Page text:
Presenting Resident: Katrina D’Amore, PGY4
Chief Complaint: Palpitations
Brief HPI: 36 y/o F G4P2012 at 18 weeks gestation presents complaining of palpitations that began this morning. Patient reports a history of “SVT” multiple times in the past and she even underwent ablation in 2012. Patient states that “Adenosine never ever works for me.” Patient denies any other symptoms and was in her usual state of health until the symptoms began this morning. Patient does report she was recently
started on Synthroid by her OB for subclinical hypothyroidism.
Pertinent PE and Vitals
VS: Afebrile, HR 203 bpm, BP 125/86, 98% on RA
Patient appears uncomfortable but not in distress. PE unremarkable except for tachycardia.
Working Diagnosis at time of Disposition:
Wide Complex Tachycardia: Ventricular Tachycardia vs SVT with aberrant conduction
ED & Hospital Course
Patient noted to be on 240 mg PO verapamil daily at home. Decision made to give Verapamil 5 mg IVP x 1. Patient immediately converted to Sinus rhythm at a rate of 100 bpm. Patient seen by both OB and EP at bedside. Electrolytes and troponin WNL. Normal Echo from 01/2019. Patient ultimately d/c with close f/u. Advised by EP to take extra ½ dose of Verapamil PO if palpitations recurred at home. Synthroid
Pearls & Takeaways
Diagnosis: Idiopathic Ventricular Tachycardia AKA Fascicular VT AKA Verapamil-sensitive VT AKA Belhassen-type VT
• Behaves like a reentrant tachycardia – usually seen in young adults (aged 15-40) w/o any structural heart disease (thus the term idiopathic)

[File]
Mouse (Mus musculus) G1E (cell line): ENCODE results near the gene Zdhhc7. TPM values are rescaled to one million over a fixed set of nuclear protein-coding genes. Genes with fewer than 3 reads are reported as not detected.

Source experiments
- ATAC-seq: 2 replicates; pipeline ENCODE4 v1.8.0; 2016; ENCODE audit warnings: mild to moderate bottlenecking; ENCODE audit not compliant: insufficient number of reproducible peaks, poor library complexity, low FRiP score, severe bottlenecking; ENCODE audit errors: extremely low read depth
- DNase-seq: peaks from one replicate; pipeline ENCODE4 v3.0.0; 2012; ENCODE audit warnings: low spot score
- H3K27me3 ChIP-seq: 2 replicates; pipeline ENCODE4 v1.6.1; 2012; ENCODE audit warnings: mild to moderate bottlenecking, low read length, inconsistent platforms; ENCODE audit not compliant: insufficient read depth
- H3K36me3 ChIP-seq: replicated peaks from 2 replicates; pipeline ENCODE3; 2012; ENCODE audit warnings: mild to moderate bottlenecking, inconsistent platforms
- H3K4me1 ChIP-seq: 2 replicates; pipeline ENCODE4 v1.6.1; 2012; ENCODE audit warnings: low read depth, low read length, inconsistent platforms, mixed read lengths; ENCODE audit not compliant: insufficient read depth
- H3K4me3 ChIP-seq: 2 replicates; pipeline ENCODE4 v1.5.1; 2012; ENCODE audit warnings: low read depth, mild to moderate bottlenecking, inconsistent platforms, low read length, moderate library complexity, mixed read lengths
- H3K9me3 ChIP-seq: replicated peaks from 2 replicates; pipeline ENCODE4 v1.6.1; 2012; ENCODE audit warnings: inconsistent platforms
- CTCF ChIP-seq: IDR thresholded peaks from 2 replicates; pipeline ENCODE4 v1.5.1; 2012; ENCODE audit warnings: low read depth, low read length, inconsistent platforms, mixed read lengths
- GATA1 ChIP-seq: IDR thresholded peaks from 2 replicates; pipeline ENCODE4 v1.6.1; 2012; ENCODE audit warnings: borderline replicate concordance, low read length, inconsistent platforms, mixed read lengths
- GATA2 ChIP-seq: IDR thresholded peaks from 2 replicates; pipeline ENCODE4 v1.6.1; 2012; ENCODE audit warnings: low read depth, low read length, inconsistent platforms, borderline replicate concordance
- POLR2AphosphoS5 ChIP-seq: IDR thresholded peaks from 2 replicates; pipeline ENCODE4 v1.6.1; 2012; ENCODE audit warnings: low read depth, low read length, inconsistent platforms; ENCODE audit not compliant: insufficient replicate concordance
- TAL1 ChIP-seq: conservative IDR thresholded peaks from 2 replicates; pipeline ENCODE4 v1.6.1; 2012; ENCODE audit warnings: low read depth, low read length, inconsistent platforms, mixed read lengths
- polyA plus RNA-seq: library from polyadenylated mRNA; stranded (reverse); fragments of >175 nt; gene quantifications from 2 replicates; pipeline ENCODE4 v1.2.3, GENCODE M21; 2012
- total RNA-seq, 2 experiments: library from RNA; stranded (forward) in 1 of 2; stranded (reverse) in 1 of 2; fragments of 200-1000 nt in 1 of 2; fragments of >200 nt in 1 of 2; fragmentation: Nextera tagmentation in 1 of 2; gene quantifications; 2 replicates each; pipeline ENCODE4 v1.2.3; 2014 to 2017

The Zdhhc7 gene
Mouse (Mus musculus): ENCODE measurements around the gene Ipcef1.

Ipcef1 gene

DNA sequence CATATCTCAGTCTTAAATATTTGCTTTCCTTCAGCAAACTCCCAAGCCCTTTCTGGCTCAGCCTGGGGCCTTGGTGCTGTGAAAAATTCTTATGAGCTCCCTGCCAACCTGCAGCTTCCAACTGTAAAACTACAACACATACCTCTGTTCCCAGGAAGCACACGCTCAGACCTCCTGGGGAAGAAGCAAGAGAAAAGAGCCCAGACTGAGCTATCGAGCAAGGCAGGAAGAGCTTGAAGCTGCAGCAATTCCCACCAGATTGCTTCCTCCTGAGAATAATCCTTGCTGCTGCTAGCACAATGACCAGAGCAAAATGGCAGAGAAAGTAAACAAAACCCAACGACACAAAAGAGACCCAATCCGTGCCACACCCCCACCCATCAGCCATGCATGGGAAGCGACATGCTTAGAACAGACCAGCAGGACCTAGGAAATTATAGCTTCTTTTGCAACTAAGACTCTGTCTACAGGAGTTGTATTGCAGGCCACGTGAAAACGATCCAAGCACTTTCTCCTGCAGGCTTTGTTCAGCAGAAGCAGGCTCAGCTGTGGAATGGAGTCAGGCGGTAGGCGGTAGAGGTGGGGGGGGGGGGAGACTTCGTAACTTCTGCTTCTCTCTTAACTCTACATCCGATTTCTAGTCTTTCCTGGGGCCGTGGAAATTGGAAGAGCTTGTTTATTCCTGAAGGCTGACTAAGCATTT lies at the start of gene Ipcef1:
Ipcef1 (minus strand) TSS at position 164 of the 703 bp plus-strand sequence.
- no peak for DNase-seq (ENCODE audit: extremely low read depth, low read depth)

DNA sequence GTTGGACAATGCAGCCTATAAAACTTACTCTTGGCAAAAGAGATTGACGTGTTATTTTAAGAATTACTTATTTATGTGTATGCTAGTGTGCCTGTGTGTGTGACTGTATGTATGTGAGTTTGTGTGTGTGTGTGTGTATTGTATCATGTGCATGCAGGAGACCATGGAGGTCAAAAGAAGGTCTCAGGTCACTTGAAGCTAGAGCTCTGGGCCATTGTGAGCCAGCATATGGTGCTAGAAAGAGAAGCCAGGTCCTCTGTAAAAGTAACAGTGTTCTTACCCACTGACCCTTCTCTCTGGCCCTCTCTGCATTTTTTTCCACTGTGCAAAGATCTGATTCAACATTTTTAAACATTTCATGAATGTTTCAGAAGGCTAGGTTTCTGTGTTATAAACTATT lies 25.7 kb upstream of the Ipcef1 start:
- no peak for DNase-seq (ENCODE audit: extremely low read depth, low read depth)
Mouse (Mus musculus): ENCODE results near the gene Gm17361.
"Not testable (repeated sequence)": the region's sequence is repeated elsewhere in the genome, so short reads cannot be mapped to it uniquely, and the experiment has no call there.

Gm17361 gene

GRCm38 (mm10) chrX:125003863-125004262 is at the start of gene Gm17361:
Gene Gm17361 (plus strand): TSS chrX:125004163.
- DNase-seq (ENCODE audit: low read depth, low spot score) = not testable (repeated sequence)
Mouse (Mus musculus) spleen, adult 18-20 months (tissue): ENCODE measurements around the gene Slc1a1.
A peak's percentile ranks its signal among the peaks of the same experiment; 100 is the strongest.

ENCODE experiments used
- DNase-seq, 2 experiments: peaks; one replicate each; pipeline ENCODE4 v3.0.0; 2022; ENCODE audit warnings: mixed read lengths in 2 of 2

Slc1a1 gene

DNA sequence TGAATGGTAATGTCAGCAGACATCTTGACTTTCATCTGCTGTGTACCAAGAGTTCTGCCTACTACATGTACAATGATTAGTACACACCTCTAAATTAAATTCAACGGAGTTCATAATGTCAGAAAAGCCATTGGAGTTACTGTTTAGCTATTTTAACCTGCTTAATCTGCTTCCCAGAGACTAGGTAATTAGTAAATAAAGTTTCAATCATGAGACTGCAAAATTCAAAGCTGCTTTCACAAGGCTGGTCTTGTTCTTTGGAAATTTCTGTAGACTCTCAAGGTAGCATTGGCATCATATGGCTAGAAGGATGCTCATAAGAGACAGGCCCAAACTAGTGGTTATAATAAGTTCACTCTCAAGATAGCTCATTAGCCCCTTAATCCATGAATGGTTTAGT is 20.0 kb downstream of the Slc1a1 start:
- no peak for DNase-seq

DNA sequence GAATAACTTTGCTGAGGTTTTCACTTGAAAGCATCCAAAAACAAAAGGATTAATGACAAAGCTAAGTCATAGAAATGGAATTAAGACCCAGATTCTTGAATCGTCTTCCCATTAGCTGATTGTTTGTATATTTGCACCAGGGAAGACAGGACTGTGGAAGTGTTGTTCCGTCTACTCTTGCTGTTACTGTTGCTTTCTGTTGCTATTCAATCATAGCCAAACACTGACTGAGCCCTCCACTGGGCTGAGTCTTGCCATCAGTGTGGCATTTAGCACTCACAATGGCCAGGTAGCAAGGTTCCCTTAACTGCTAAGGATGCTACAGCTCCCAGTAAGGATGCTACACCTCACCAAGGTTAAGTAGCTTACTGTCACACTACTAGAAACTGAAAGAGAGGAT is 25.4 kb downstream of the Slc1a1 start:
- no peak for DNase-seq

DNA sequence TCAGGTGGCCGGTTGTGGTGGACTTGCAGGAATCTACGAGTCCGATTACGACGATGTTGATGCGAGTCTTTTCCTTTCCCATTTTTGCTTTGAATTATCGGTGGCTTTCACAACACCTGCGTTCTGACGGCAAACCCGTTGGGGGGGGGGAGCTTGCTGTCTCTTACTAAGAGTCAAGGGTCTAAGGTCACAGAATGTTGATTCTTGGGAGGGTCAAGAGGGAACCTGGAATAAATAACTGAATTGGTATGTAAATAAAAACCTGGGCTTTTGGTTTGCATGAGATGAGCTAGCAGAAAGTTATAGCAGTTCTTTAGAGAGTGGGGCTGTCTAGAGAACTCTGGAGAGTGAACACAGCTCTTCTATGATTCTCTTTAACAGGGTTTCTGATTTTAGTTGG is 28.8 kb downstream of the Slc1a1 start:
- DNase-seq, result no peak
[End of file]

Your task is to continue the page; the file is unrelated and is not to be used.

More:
• Mainly affects males (60-80% of cases)
• Fascicular VT is the most common idiopathic VT arising from the LEFT ventricle (thus the term fascicular)
• Most have QRS only modestly prolonged (~120-140ms) and fast initial forces (RS interval 60-80 ms)
• QRS relatively “narrow” due to the origin of the tachycardia being very early in the His-Purkinje system.
• Classified based on the site of origin/EKG morphology
o Posterior fascicular VT (95% of cases) – RBBB + LAD
o Anterior FT (5%) – RBBB + RAD
o Upper septal FT (very rare) – narrow QRS with RBBB
• OFTEN misdiagnosed as SVT with a RBBB – presence of capture or fusion beats indicates it is a ventricular tachycardia
• Usually stable despite high ventricular rates (>200/min)
• Will not respond to vagal maneuvers, adenosine, etc
• Belhassen et al first described its sensitivity to Verapamil
• Treatment: VERAPAMIL 2.5-10mg IVP (thus the term verapamil-sensitive VT)
• If you are uncertain of the diagnosis, first line treatment is synchronized cardioversion.
Reviriego S. Idiopathic fascicular left ventricular tachycardia. European Society of Cardiology 2010; 9 (13)
Belhassen B, Rotmensch HH, Laniado S. Response of recurrent sustained ventricular tachycardia
to verapamil. Br Heart J 1981; 46: 679-82.